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I am a computer science teacher in a small school who is getting to grips with a role as server/network admin. Today, we all lost internet connection and were unable to access the server remotely.

It turned out a main switch an (HP2530 series 48port) in the server room had failed and luckily we had another similar one sitting around. I switched the connections over and we are up and running except:

Many users are having difficulty connecting using DHCP, I suspect the DHCP server has stopped giving out IP addresses. Our server is running Windows Server 2012.

Are there any suggestions of how to troubleshoot this issue? I can now access the server, both remotely and physically. I connect devices to the network if I use a static IP but I would prefer it to just work via DHCP.

Thank you all...

A DHCP service restart hasn't fixed the problem so I will look into resetting the replacement switch in case there were existing settings affecting the DHCP service.

I have also now reset the "new" switch back to factory settings but the problem still persists. Users can join network but do not get an IP address unless they manually set one. Strangely this affects Mac users more than Windows users. Windows users who have existing IP address continue to be able to connect while Mac users have to add IP address manually.

Wireshark shows that DHCP does advertise itself but Apple and Linux devices are not getting IP addresses over wireless. I get a warning from the DHCP event log "This computer has at least one dynamically assigned IPv6 address.For reliable DHCPv6 server operation, you should use only static IPv6 addresses." Could this be related to the problem?

I have also tested a Windows 10 device, it is able to release and renew its IP address using DHCP. All the Apple devices in the school which are mostly BYOD and so have various configurations are not able to get an ip address via DHCP over WiFi or wired connection. Linux devices are having the same problem although previously connected devices were initially able to connect over Ethernet. This is not normal, does anyone know what is the difference between Unix-based devices and Windows in this regard?

This is proving a real problem, we called in the IT comapany who originally set up our network to log in remotely, set up our new switch and check our system. They can't work out what the problem is either. We can't work out why Apple devices can't connect via DHCP and Windows devices can.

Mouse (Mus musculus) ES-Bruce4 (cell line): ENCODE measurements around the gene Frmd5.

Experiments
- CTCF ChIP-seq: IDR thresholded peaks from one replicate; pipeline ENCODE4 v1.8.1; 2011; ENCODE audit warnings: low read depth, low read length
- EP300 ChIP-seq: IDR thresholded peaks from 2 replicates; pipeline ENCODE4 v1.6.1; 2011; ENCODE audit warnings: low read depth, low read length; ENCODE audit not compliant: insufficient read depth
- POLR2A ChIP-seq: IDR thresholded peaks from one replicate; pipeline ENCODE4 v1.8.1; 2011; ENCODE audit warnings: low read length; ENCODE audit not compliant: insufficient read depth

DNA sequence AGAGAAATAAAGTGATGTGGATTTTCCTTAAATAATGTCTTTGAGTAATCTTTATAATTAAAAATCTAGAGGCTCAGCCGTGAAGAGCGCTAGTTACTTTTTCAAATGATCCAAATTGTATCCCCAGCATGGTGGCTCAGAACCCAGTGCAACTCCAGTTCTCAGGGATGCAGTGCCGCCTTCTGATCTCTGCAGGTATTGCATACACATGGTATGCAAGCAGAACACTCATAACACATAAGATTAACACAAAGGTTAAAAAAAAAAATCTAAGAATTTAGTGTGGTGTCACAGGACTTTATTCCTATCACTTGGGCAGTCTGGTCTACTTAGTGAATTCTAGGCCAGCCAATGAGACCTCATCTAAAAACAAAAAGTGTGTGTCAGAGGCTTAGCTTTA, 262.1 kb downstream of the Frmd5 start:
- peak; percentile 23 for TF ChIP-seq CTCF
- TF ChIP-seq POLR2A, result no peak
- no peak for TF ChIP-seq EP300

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    Need to check for the DHCP server role on the server. Look in server manager or administrative tools. If it is there you can restart it from there. If restarting it doesn't help, it is possible the switch could of been doing dhcp relay or the new switch is missing some other configuration – Drifter104 Jan 8 at 12:43
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    Do you have a copy of the configuration file from the failed switch? Did you start with a factory reset configuration on the replacement? Chances are there were things like VLANs setup that could affect how the DHCP server is connected to the network. – Bert Jan 8 at 12:55
  • Do you think it would do any harm if I just reset it? It is connected to our Sonicwall and the wifi network manager device. – Simon Baldwin Jan 8 at 13:34
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  • Do factory reset of that switch, see will that solve your problem
  • get a small 5 port, "dumb" switch and connect it directly to you DHCP server and test it, if problem persist, Download Wireshark and check does your DHCP server advertise itself.
  • Check event logs on your DHCP server

Come back here :)

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  • Factory reset - problem persists but at least no new ones :) – Simon Baldwin Jan 9 at 12:18
  • Wireshark shows that DHCP does advertise itself but Apple devices are not getting IP addresses. I get a warning from the DHCP event log "This computer has at least one dynamically assigned IPv6 address.For reliable DHCPv6 server operation, you should use only static IPv6 addresses." Would this be enough to mess it up? – Simon Baldwin Jan 9 at 12:26
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    @SimonBaldwin Only Apple devices, Windows devices obtain IP address normaly? If so that's not normal?Your Apple devices are switched to dynamic IP are they not? Maybe the network settings are corrupt on your Apple devices, try reseting them.Have you ckecked DHCP logs on this location c:\windows\system32\dhcp" and in Event Viewer. How complicated is your DHCP, does it have a lot of rules, scopes if not remove that role and install it again. There are some steps that you can do without reinstall, but logs should help with that. You could try to repair DHCP database with JETPACK, or CLEAR it.. – Leshy Jan 10 at 7:38
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    @SimonBaldwin "This computer has at least one dynamically assigned IPv6 address.For reliable DHCPv6 server operation, you should use only static IPv6 addresses. Would this be enough to mess it up?" - I doubt that. – Leshy Jan 10 at 7:40
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    @SimonBaldwin "what is the difference between Unix-based devices and Windows in this regard?" - None, DHCP is based on RFCs. – Leshy Jan 10 at 13:13

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